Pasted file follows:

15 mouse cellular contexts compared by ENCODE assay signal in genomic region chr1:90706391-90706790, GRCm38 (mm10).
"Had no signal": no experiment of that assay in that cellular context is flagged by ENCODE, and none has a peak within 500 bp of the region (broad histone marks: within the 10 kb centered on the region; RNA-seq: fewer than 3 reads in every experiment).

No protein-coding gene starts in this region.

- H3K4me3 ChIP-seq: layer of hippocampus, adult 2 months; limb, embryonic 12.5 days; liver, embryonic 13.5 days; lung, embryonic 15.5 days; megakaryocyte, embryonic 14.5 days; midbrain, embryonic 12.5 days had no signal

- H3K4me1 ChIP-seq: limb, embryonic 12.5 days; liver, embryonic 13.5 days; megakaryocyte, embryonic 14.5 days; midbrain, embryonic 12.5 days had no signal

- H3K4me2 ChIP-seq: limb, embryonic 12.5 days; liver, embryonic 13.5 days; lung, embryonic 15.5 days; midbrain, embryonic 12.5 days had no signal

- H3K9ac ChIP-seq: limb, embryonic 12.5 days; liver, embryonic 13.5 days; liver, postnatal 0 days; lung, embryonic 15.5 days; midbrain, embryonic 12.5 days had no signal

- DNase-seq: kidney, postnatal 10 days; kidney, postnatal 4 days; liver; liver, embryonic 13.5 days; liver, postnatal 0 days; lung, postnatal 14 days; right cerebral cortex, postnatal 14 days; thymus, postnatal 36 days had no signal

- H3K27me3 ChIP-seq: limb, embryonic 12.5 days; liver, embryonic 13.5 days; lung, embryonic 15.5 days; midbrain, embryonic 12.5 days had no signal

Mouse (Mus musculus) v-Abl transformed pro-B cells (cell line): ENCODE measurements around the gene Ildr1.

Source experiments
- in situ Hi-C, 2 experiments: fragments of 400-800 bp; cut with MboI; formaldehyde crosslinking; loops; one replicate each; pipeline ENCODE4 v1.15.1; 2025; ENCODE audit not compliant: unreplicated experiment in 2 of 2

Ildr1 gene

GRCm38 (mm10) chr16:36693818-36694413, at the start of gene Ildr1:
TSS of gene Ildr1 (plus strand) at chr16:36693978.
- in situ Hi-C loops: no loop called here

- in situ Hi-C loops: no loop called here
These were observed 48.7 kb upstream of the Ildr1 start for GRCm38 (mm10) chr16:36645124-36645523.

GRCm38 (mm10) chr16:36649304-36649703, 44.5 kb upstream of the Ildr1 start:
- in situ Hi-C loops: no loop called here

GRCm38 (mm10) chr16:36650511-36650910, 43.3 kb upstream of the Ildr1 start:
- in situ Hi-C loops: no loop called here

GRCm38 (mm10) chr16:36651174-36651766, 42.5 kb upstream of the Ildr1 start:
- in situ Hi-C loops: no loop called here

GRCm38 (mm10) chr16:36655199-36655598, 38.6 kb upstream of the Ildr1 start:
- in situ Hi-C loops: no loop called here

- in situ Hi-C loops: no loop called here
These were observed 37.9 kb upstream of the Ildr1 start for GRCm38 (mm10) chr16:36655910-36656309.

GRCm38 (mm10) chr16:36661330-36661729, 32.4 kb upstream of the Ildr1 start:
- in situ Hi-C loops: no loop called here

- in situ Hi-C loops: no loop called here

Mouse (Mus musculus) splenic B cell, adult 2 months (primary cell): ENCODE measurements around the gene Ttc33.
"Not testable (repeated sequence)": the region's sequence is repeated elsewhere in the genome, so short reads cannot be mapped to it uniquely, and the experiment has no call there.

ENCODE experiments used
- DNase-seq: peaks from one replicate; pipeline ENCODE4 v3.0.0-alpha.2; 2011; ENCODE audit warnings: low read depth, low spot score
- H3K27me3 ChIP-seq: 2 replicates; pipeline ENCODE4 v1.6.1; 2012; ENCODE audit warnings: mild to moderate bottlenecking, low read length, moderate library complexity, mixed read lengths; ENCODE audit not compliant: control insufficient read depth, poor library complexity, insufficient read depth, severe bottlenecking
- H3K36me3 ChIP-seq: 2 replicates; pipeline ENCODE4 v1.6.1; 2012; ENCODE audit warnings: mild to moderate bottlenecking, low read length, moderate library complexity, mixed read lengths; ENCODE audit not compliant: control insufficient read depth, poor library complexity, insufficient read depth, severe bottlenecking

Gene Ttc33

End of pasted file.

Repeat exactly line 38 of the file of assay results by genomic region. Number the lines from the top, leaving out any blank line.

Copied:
Gene Ttc33